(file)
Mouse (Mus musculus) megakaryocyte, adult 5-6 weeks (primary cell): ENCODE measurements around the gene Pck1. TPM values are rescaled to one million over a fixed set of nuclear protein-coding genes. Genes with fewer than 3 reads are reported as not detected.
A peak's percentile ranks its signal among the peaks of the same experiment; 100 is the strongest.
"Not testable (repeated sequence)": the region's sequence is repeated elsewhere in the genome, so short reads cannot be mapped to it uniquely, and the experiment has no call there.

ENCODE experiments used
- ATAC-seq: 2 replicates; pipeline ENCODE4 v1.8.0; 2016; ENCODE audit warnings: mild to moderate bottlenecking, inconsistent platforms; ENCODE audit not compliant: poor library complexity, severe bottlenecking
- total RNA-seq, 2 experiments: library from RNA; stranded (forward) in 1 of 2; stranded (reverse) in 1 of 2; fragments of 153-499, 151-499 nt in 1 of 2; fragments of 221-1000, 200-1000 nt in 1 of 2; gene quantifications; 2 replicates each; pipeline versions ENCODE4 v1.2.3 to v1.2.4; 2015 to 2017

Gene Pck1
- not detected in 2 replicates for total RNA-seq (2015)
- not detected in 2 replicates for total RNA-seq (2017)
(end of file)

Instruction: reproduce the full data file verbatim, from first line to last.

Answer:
Mouse (Mus musculus) megakaryocyte, adult 5-6 weeks (primary cell): ENCODE measurements around the gene Pck1. TPM values are rescaled to one million over a fixed set of nuclear protein-coding genes. Genes with fewer than 3 reads are reported as not detected.
A peak's percentile ranks its signal among the peaks of the same experiment; 100 is the strongest.
"Not testable (repeated sequence)": the region's sequence is repeated elsewhere in the genome, so short reads cannot be mapped to it uniquely, and the experiment has no call there.

ENCODE experiments used
- ATAC-seq: 2 replicates; pipeline ENCODE4 v1.8.0; 2016; ENCODE audit warnings: mild to moderate bottlenecking, inconsistent platforms; ENCODE audit not compliant: poor library complexity, severe bottlenecking
- total RNA-seq, 2 experiments: library from RNA; stranded (forward) in 1 of 2; stranded (reverse) in 1 of 2; fragments of 153-499, 151-499 nt in 1 of 2; fragments of 221-1000, 200-1000 nt in 1 of 2; gene quantifications; 2 replicates each; pipeline versions ENCODE4 v1.2.3 to v1.2.4; 2015 to 2017

Gene Pck1
- not detected in 2 replicates for total RNA-seq (2015)
- not detected in 2 replicates for total RNA-seq (2017)